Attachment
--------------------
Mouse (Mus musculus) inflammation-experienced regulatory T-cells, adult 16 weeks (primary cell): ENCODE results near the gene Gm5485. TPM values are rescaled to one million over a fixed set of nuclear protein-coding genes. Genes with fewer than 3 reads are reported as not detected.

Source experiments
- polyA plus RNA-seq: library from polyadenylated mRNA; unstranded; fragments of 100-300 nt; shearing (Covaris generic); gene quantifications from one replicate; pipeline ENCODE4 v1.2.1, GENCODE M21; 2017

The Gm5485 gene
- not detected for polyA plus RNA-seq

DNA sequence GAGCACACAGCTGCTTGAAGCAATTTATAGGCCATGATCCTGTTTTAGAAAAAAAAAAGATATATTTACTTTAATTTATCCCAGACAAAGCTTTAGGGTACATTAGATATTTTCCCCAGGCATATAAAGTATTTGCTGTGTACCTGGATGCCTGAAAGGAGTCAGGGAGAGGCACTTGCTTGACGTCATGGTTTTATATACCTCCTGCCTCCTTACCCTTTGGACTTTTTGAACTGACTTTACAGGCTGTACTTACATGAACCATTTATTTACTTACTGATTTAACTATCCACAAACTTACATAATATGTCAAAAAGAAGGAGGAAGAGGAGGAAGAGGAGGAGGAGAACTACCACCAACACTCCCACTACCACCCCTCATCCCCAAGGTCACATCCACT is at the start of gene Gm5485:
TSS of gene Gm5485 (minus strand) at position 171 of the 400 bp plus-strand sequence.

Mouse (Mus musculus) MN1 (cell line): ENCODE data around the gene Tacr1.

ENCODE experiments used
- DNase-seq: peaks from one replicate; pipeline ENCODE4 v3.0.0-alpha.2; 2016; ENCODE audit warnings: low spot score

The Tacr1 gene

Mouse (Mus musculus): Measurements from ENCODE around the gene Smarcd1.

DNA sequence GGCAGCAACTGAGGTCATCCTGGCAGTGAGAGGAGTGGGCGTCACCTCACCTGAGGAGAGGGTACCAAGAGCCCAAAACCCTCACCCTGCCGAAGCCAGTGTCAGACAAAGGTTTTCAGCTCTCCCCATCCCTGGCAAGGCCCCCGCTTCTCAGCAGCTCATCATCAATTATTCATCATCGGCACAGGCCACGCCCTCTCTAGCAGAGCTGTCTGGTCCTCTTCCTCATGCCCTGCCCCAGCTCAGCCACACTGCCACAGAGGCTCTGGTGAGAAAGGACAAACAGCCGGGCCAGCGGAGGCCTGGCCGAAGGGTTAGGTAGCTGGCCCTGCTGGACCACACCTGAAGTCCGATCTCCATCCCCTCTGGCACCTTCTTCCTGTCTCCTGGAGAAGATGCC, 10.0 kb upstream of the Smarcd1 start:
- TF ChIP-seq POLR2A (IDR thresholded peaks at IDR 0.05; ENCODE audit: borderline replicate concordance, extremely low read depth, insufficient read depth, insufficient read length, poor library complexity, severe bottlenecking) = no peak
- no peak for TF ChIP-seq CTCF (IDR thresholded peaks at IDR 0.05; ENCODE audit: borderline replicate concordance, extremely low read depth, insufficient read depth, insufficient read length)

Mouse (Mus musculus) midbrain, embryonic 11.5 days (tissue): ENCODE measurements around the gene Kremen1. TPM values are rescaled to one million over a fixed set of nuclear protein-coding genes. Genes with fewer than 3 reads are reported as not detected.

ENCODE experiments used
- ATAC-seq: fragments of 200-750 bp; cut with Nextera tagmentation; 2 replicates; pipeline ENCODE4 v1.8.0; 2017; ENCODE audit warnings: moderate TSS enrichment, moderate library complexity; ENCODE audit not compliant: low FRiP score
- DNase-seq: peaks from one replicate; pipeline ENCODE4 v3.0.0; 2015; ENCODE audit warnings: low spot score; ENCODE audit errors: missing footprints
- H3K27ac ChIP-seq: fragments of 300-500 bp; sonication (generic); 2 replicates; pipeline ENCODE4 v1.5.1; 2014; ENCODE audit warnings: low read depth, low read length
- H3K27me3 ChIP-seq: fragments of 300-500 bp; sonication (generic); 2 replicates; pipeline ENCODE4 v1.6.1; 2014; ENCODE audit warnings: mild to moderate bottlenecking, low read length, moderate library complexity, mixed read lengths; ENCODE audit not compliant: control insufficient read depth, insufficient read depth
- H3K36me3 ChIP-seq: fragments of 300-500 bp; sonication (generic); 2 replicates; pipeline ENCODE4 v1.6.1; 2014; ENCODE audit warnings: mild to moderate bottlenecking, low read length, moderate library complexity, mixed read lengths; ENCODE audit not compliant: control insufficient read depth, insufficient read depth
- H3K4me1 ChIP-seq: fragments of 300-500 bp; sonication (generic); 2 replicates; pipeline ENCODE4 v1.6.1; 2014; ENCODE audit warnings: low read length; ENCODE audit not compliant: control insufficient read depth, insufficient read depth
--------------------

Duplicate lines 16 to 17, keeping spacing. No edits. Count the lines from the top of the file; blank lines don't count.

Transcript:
Mouse (Mus musculus) midbrain, embryonic 11.5 days (tissue): ENCODE measurements around the gene Kremen1. TPM values are rescaled to one million over a fixed set of nuclear protein-coding genes. Genes with fewer than 3 reads are reported as not detected.

ENCODE experiments used